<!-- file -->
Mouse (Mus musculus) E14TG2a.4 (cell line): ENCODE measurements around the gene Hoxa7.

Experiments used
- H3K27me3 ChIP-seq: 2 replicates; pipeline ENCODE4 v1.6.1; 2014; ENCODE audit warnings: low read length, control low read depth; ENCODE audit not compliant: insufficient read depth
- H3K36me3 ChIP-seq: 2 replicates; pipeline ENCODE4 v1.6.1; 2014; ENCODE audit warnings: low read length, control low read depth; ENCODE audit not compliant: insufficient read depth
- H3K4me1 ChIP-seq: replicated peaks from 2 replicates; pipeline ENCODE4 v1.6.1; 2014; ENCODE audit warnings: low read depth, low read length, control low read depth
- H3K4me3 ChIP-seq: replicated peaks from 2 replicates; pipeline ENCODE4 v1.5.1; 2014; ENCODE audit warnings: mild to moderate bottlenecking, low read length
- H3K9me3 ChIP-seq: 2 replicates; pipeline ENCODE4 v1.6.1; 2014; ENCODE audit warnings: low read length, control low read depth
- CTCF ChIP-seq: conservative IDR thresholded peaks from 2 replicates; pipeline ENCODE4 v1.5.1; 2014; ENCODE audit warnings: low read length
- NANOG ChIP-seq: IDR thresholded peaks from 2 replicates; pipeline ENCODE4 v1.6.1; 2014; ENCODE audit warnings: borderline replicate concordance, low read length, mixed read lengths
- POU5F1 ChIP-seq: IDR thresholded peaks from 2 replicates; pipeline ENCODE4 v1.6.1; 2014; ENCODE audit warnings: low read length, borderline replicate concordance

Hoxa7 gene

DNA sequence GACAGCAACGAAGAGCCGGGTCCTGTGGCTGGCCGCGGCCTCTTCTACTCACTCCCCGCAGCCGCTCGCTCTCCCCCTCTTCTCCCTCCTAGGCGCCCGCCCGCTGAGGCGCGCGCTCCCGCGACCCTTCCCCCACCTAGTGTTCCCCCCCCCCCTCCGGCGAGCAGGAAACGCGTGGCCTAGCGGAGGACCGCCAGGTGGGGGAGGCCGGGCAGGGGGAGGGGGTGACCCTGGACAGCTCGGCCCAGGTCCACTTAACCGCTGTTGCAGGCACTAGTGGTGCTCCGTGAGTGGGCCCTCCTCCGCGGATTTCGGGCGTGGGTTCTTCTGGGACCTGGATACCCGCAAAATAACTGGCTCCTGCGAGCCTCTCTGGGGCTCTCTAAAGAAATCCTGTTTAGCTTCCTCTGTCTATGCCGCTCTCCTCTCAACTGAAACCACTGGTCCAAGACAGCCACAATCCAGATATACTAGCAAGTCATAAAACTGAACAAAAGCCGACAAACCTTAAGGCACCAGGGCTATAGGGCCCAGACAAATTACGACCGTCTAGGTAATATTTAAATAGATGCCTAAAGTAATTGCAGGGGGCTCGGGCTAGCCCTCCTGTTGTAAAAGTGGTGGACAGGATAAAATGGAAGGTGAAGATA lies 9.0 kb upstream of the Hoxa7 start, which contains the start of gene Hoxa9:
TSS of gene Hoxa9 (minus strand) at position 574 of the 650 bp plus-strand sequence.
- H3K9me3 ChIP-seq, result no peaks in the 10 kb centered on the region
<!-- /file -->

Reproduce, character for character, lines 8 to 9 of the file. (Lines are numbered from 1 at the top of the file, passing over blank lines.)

- CTCF ChIP-seq: conservative IDR thresholded peaks from 2 replicates; pipeline ENCODE4 v1.5.1; 2014; ENCODE audit warnings: low read length
- NANOG ChIP-seq: IDR thresholded peaks from 2 replicates; pipeline ENCODE4 v1.6.1; 2014; ENCODE audit warnings: borderline replicate concordance, low read length, mixed read lengths